Parents of adults taxed by HMRC as if still getting child benefit

·3 min read
<span>Photograph: Realimage/Alamy</span>
Photograph: Realimage/Alamy

Parents of adult children who sit down to do their tax return this weekend should check if they are due a refund.

One Guardian reader has just discovered HM Revenue and Customs is taxing him as if his family is still getting child benefit, even though his two children are now 22 and 19, and the family stopped receiving the cash almost 18 months ago.

His case is similar to one featured in Guardian Money a year ago, involving a woman with a daughter in her 20s who received a £4,300 tax rebate because HMRC had wrongly carried on making deductions for child benefit for several years.

Earlier this week, HMRC said 4 million people had still not filed their 2020-21 self-assessment tax return and paid any tax owed ahead of what is still officially the deadline: Monday 31 January.

However, it was announced recently that those who file late will not be hit with a penalty, provided their return is submitted by 28 February.

Child benefit is currently paid at £21.15 a week for the eldest or only child, then £14 a week for each additional child, and is worth £1,828 a year for a family with two children.

You normally qualify if you are responsible for a child under 16 – or under 20 if they stay in approved full-time education or training, which includes A-levels.

Lots of families have been pulled into self-assessment because at least one parent has an income of more than £50,000. Under the government’s high-income child benefit charge, the payout is clawed back on a sliding scale.

The high-income tax charge is 1% of the amount of child benefit for each £100 of income on a sliding scale between £50,000 and £60,000. For those earning more than £60,000 the charge is 100% – in effect, they receive no child benefit.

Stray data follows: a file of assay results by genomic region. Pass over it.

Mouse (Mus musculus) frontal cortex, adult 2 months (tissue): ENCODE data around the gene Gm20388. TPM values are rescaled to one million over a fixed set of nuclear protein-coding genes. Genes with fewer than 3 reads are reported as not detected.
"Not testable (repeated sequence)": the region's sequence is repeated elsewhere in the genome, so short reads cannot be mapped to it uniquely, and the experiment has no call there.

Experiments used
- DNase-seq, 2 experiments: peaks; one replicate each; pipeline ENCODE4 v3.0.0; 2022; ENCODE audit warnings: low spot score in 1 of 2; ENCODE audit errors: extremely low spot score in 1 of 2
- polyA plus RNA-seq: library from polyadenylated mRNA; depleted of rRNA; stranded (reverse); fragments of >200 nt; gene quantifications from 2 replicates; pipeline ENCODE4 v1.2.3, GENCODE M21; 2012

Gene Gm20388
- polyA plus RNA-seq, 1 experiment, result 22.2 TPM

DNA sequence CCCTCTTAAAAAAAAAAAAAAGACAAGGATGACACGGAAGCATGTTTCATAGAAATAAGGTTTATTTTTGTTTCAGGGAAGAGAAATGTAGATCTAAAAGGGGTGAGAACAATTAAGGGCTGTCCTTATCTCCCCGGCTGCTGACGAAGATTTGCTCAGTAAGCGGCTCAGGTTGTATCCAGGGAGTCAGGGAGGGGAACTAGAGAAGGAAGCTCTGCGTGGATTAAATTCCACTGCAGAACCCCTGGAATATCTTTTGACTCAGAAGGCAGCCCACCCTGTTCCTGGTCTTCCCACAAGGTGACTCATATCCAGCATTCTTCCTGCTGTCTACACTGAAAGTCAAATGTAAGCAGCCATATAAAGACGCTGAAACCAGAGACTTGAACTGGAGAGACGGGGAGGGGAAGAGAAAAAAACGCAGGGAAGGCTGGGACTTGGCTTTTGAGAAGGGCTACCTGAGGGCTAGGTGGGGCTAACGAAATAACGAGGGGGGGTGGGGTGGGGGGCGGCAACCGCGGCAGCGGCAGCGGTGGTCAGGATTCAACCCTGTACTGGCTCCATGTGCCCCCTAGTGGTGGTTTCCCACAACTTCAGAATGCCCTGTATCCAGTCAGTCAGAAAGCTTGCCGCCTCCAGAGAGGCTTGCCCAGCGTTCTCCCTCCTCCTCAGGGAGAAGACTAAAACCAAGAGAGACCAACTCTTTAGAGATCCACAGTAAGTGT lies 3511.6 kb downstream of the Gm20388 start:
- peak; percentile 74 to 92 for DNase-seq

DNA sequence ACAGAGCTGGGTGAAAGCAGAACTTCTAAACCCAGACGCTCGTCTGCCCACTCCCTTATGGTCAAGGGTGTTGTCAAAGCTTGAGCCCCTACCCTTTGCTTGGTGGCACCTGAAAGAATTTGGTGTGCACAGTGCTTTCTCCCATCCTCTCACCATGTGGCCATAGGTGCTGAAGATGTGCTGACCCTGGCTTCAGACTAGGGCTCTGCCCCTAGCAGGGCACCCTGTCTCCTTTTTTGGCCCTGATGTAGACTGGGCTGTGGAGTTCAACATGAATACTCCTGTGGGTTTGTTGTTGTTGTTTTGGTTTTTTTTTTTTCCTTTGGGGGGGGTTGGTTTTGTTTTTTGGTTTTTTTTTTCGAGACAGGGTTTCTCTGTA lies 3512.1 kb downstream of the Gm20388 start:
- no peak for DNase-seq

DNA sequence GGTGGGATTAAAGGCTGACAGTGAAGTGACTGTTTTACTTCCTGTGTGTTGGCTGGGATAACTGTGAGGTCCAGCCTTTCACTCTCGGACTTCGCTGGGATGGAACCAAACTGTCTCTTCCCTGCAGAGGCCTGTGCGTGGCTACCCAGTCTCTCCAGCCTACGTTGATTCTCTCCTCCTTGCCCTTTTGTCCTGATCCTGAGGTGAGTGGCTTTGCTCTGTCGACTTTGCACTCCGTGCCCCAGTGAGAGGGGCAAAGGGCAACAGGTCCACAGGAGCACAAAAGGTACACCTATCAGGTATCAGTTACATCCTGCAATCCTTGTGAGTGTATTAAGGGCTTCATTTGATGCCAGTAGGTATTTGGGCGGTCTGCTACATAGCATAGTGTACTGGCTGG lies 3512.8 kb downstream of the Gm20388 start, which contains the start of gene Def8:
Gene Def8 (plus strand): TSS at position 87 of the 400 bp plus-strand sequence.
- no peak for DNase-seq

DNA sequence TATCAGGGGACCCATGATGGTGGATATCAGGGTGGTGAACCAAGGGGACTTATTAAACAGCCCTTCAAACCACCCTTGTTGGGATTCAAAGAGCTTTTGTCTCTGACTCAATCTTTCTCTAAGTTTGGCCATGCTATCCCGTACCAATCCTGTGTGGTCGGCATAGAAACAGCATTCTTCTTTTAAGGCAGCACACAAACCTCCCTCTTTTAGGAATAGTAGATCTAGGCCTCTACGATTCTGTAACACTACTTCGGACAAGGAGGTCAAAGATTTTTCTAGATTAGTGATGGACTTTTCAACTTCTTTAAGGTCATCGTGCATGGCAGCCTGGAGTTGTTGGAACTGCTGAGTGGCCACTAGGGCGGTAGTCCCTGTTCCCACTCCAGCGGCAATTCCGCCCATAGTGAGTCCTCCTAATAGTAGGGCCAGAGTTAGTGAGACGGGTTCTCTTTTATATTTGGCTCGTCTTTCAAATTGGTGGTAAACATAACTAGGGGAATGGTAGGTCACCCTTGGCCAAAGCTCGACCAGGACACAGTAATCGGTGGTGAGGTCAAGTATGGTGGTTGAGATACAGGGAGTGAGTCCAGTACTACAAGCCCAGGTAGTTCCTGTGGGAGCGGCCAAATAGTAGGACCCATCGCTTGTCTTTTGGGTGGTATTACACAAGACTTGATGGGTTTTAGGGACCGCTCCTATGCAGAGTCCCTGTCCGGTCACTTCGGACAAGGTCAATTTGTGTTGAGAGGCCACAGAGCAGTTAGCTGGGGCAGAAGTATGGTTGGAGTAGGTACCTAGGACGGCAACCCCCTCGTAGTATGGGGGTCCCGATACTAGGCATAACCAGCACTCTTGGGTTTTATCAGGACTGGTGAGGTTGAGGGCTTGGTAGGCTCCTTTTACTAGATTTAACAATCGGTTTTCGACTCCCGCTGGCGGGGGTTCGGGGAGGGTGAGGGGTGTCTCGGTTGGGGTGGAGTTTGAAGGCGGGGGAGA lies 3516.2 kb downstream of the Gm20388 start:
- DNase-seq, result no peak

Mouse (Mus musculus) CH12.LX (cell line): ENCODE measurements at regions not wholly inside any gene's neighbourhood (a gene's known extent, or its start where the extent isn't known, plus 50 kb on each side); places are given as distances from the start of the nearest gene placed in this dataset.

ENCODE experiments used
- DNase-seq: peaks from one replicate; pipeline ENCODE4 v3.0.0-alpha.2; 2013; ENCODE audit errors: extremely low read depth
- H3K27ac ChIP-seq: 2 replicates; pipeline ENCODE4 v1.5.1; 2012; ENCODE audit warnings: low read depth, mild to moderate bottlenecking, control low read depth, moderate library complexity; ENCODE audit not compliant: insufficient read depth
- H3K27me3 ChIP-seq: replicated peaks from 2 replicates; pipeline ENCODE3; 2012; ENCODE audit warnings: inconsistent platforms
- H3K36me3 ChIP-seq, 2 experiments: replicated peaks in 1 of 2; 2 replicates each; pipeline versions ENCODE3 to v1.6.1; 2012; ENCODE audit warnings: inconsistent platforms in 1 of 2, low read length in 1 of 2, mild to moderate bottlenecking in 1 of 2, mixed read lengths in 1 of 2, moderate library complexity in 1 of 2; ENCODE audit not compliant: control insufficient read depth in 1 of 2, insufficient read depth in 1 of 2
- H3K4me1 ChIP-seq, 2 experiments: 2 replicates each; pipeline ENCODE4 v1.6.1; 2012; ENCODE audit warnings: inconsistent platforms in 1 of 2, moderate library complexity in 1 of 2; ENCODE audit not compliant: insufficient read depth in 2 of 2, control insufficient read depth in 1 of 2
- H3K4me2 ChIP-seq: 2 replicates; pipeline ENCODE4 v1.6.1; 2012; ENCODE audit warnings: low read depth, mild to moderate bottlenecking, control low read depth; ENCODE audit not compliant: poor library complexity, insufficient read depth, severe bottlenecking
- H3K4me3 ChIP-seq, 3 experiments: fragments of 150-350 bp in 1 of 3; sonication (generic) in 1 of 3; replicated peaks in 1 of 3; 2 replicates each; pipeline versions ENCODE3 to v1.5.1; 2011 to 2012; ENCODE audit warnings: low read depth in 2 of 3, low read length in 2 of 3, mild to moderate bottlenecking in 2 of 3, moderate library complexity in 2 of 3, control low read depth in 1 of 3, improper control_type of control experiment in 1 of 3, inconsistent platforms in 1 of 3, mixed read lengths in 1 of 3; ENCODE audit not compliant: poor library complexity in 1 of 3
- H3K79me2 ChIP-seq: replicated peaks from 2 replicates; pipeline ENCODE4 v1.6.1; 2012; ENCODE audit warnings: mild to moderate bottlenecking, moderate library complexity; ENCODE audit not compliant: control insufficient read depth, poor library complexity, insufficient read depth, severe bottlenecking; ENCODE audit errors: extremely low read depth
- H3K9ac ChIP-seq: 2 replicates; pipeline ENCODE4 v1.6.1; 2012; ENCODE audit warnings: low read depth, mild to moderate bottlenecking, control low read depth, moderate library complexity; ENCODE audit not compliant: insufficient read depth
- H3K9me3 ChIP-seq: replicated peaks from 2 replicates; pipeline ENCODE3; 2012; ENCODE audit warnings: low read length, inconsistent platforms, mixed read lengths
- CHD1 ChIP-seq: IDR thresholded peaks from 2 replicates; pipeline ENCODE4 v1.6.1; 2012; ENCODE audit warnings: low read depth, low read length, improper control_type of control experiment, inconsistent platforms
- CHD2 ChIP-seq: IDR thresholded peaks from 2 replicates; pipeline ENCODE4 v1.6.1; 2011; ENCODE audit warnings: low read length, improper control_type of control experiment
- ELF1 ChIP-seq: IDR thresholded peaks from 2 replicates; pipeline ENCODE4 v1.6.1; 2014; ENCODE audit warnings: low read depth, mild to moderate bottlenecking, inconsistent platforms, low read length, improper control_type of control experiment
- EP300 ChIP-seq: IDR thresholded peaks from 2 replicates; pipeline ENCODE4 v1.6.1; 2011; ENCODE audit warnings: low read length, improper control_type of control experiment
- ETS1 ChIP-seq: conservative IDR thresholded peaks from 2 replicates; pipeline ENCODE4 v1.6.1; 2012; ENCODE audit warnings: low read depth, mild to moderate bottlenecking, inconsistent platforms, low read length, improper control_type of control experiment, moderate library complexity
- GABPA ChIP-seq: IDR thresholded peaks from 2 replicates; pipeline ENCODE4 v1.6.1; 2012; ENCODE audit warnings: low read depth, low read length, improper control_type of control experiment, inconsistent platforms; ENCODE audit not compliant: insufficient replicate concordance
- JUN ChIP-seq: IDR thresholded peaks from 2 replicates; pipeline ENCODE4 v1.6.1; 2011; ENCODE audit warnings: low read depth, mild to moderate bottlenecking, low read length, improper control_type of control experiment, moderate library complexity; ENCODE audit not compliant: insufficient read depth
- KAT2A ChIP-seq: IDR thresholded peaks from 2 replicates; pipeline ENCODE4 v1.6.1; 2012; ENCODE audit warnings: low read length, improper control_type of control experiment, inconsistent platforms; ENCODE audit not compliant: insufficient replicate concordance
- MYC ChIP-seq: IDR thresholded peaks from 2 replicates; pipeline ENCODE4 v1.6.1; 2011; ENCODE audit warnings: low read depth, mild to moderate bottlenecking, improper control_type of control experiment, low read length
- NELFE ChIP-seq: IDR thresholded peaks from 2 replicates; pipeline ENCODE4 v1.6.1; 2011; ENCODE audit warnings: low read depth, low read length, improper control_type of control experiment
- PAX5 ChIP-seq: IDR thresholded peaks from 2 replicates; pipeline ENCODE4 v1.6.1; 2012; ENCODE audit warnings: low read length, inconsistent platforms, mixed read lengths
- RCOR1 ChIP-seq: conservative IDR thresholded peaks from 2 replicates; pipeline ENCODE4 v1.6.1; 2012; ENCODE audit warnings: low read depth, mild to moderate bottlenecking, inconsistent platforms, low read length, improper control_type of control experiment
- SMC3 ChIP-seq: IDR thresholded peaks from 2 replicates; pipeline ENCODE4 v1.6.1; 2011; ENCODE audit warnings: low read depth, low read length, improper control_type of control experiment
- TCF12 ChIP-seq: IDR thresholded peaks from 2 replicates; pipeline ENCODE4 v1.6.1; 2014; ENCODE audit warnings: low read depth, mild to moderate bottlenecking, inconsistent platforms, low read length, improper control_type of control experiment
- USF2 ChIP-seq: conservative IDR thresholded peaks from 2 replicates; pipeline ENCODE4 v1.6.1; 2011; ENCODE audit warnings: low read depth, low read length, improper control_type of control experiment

The reader did his tax return a few days ago and was amazed to be told he was owed £815 for overpaid tax for 2020-21.

He has two children and has been affected by the tax charge for several years. However, his younger child stopped being eligible for the benefit in September 2020, shortly after leaving sixth form.

The refund related to deductions that HMRC had continued to make for child benefit, even though he became “free of the tax charge” a few months into the 2020-21 tax year.

His tax code notice letters for 2021-22 mentioned child benefit, and when he visited to look at his personal tax account, it stated that his current code includes a deduction of £2,650 for child benefit. This suggests he will be due another refund of at least several hundred pounds for 2021-22.

His case shows the importance of checking your tax code to make sure it is correct for your situation and not based on outdated or incorrect information. Many people file their tax code notice letters away without looking at them closely – or at all.

HMRC previously told Guardian Money that PAYE collects the correct amount of tax for the vast majority of customers, and that it will change someone’s tax code if it is notified of a change in circumstances.